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XP 1 Microsoft Office Excel 2003 Tutorial 3 – Working With Excel Lists.

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1 XP 1 Microsoft Office Excel 2003 Tutorial 3 – Working With Excel Lists

2 XP 2 Identify the elements of an Excel list Excel provides features that allow you to maintain lists of information such as customer lists, telephone lists, inventory lists, and so on. An Excel list is a collection of rows and columns that contain similar data. In a worksheet, each column represents a field of data and each row represents a record of data. The first row of the list always contains the name of the fields and is called a field header row.

3 XP 3 An example of an Excel list

4 XP 4 Freeze rows and columns When you scroll through large amounts of data in a worksheet, you can move data off the screen. If you prefer to have portions of data remain on the screen at all times, such as the column and/or row headings, you can freeze a portion of the list so that it remains while the rest of the data scrolls. To freeze rows and columns: –Click in a cell to select it –Click Window on the menu bar, and then click Freeze Panes to freeze the rows above the selected cell, and the columns to the left of the selected cell –Excel will display dark vertical and horizontal lines to indicate the rows and columns that are frozen

5 XP 5 A frozen datasheet

6 XP 6 Find and replace values in a worksheet The Find command allows you to search through the data in a worksheet for a particular character string. Optionally, you can choose to replace the character string with another string. This procedure is called Find and Replace. –For example, you might want to find every occurrence of ACCT and replace it with Accounting

7 XP 7 The Find and Replace dialog box

8 XP 8 Sort data in a list Excel makes it easy to sort a list in ascending or descending order based on any field(s) in the list. The field(s) selected on which to sort are called the sort fields or the sort keys. You may choose to sort the data on a single field or on a collection of fields.

9 XP 9 Sort using a single sort key

10 XP 10 Sort using multiple keys

11 XP 11 Use a data form to enter, search for, edit, and delete records Sometimes it is easier to view the data in a list through a data form. A data form is a dialog box that you can use to arrange data to view one record at a time. You can use the data form to display records, to search for records, to modify records, and to delete records from the Excel list.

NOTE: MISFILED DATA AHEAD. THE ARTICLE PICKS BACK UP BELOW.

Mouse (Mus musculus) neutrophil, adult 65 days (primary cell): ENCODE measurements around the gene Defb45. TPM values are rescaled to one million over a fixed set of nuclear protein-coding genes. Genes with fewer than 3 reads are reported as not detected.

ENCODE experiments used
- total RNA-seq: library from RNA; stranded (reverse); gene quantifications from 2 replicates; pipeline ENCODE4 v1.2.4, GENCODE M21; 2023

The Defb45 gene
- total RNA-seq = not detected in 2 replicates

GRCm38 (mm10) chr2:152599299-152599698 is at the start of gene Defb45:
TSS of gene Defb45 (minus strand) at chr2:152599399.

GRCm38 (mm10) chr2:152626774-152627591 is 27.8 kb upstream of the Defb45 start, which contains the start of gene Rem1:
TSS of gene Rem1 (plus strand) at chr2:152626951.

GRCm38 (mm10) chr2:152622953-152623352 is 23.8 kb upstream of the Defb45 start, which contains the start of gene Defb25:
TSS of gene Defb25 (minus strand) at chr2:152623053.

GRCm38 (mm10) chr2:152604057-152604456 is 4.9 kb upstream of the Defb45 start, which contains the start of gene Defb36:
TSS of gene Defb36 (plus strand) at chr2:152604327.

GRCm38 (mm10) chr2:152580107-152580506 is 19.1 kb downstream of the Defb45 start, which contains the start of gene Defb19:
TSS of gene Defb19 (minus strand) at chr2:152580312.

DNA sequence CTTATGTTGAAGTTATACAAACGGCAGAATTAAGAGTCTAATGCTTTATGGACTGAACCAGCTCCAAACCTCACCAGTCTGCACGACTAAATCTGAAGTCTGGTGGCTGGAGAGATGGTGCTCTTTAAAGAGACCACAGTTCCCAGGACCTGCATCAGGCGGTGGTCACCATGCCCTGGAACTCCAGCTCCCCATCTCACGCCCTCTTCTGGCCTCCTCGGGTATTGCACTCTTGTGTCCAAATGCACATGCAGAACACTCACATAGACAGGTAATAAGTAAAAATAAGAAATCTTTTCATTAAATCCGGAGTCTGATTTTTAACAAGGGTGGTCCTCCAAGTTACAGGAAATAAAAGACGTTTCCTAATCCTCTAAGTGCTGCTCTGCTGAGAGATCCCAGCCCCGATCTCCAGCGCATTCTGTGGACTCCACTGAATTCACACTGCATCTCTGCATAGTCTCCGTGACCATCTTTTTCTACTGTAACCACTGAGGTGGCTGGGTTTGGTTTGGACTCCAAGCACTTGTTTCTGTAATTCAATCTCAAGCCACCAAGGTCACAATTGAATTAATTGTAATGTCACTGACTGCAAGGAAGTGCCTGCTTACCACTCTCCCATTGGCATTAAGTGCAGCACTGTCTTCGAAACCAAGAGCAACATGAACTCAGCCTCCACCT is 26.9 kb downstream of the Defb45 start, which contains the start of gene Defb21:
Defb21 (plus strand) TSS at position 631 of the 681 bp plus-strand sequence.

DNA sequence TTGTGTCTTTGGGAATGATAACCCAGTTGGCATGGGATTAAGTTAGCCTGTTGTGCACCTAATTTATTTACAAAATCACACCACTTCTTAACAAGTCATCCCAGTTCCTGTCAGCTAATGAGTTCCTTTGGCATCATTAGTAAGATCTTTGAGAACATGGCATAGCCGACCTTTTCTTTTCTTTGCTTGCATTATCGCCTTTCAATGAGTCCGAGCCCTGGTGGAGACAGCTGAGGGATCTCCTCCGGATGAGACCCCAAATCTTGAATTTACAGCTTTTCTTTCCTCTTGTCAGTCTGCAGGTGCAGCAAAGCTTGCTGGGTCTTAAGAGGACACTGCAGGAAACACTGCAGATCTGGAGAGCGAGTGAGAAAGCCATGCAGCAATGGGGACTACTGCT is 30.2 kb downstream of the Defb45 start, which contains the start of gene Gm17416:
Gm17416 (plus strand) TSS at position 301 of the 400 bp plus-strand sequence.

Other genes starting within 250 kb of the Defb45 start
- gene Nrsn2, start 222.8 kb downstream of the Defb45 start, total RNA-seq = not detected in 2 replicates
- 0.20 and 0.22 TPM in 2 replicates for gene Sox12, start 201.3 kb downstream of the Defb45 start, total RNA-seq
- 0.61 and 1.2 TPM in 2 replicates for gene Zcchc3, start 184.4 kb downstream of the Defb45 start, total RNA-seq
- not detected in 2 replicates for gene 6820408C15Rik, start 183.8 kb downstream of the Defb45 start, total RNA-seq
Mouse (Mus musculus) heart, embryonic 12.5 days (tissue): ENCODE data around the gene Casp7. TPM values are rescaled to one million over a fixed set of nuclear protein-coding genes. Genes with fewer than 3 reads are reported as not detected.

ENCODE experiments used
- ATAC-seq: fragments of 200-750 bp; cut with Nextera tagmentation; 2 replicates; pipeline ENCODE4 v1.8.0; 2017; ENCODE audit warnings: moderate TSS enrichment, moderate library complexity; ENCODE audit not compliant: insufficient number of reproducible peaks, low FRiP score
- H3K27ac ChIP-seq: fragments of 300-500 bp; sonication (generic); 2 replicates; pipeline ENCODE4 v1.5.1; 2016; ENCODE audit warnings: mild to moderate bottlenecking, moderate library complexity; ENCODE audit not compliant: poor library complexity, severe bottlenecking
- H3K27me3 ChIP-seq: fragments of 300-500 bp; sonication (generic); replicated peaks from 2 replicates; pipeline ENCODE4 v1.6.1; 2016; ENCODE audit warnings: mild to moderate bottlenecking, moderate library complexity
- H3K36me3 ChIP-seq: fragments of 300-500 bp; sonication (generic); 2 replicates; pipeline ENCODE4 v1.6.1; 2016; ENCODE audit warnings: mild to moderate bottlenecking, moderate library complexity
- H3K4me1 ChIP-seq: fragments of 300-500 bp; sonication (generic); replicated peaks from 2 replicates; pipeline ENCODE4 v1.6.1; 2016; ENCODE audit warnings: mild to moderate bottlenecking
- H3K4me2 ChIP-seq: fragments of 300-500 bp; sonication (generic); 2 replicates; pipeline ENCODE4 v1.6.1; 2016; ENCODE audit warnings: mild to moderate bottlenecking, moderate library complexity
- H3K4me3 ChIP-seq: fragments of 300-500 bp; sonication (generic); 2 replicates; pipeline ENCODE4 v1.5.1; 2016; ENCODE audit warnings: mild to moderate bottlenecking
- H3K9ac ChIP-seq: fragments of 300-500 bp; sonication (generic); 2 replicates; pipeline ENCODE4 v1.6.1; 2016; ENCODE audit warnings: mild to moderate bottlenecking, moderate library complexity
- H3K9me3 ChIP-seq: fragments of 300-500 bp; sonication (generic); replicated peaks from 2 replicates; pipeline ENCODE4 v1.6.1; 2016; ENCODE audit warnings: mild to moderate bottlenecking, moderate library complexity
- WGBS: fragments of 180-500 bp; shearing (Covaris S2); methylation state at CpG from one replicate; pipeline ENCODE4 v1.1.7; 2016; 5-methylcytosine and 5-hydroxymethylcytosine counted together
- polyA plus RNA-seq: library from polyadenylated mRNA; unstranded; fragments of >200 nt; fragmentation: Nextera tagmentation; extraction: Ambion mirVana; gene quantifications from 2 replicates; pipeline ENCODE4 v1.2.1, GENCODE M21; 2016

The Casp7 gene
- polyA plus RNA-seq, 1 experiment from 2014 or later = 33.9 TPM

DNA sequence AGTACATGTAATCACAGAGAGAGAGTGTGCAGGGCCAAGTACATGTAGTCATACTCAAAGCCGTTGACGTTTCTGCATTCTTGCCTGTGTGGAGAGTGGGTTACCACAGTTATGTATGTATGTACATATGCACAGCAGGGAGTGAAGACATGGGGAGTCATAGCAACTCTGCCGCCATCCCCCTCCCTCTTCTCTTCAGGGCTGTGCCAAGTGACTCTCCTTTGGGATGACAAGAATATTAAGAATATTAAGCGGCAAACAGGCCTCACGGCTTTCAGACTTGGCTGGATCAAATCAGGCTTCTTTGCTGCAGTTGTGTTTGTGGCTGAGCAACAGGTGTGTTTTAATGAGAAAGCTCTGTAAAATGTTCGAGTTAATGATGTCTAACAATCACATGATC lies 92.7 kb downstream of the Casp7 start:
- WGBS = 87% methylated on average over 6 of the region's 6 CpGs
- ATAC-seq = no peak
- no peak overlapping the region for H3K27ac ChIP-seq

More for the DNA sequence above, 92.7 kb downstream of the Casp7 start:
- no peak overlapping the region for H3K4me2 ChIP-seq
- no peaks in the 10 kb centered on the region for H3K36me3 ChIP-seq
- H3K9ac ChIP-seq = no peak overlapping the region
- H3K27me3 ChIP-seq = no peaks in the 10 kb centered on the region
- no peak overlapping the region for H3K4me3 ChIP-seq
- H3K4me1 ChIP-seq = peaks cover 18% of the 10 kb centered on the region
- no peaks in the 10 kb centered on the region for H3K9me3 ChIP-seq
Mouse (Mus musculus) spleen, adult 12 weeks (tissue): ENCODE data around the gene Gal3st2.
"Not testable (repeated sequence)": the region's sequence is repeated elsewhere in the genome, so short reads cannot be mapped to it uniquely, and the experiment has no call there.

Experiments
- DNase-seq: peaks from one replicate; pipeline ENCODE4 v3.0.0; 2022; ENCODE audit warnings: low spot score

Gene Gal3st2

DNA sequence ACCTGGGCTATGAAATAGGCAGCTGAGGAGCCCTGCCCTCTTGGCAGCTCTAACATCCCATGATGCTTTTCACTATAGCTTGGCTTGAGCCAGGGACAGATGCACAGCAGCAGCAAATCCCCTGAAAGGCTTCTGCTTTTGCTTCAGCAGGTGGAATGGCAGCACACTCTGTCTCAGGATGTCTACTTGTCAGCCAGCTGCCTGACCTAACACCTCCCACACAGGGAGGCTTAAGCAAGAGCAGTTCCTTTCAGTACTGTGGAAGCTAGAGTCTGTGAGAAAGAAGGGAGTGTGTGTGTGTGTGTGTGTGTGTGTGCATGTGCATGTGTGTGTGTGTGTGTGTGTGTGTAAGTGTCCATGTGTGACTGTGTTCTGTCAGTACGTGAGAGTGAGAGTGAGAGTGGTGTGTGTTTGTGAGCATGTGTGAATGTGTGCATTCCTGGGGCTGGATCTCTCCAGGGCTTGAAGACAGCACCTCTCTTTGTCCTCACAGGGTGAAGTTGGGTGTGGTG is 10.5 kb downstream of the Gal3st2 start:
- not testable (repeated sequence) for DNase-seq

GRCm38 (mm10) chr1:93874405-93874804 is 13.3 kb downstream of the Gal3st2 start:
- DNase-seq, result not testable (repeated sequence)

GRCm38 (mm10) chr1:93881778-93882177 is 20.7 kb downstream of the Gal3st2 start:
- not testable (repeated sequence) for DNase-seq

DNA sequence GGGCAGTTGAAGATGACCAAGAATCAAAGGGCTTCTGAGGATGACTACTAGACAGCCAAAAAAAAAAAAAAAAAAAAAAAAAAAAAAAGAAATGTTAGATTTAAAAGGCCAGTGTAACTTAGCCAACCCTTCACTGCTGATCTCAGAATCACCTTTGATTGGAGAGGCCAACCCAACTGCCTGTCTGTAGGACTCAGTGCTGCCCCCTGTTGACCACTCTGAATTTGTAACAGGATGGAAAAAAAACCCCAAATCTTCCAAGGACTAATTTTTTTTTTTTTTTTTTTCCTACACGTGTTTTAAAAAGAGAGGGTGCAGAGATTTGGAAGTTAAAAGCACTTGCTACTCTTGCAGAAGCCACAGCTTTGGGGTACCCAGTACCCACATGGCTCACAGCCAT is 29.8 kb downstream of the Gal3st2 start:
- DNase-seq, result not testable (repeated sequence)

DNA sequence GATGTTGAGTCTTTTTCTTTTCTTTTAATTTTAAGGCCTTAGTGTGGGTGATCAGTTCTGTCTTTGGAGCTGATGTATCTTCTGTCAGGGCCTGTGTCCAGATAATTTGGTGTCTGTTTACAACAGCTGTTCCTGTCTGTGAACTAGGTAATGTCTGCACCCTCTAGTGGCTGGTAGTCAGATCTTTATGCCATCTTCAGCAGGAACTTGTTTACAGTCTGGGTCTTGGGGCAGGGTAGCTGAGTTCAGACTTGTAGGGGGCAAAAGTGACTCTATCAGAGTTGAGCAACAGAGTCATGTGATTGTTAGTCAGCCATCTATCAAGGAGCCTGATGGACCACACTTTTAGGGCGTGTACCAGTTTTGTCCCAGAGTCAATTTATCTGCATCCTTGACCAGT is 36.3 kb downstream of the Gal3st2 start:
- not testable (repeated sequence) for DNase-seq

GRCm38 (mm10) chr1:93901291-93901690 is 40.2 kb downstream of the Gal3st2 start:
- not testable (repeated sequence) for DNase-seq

12 XP 12 An Excel data form

13 XP 13 Filter data in a list using AutoFilters Sometimes you will want to see a portion of the records instead of all of them. The processing of displaying only those records that meet some criteria is called Filtering. When data in the list is filtered, records that do not meet your criteria are hidden. –These records are not removed from the list and, therefore, can be redisplayed by removing the filter Simple filters can be specified by clicking the list arrow on any field name cell. More complex filters must be created using the Custom AutoFilters option.

14 XP 14 AutoFilter options

15 XP 15 Apply conditional formatting to a range There are times when you will want data to have a different appearance if it meets some criteria. –For example, you might want data to appear in red, if the data is more than six months old –Or, you might want a value to be black if it is positive and red if it is negative This kind of formatting is called conditional formatting. You specify the condition under which you want the formatting to take place and what the formatting should be.

16 XP 16 The Conditional Formatting dialog box

17 XP 17 Insert subtotals into a list The data in a list can be summarized by adding subtotals to the list. You can include summary information such as a count, a sum, an average, a minimum value, and or a maximum value. When the Subtotals command is applied to the list, a subtotal row is automatically added to the list. You can specify that you want the subtotal(s) to apply to the worksheet and/or groups within the worksheet.

18 XP 18 The Subtotal dialog box

19 XP 19 An Excel datasheet with totals added

20 XP 20 Use the subtotals outline view Previously you learned about creating subtotal lines within a worksheet. Sometimes, it might be more beneficial to view the summary information only. You can do this by displaying the data in Subtotals Outline View. You may choose from Level 1, Level 2, and Level 3 outline view.

21 XP 21 Totals displayed in Outline view

22 XP 22 Summarize a list using a PivotTable and a PivotChart Often, there is so much data in a worksheet that it is difficult to analyze the data. A PivotTable report provides a meaningful summary of the data in an organized manner. In the PivotTable, data is summarized into categories of data. A PivotChart is associated with a PivotTable report. To create the PivotChart you must specify the data fields to be included in the chart as well as the category fields.

23 XP 23 An example of a Pivot Table

24 XP 24 Plan a Pivot Table Creating a PivotTable requires pre-planning of the data you would like to see summarized in the PivotTable. It is often a good idea to create a plan and even sketch the desired table. This will help you decide which fields should be placed in the row, column, and data placeholders when running the wizard.

25 XP 25 A Pivot Table plan

26 XP 26 Sketch your Pivot Table

27 XP 27 Modify a Pivot Table After the PivotTable is created you can change the layout of the table. You may want to make changes to the formatting, sort the data, add a field, or add a Page View. You can also easily turn the PivotTable into a chart by clicking the Chart button while the cursor is anywhere in the PivotTable.

28 XP 28 An example of a Pivot Chart

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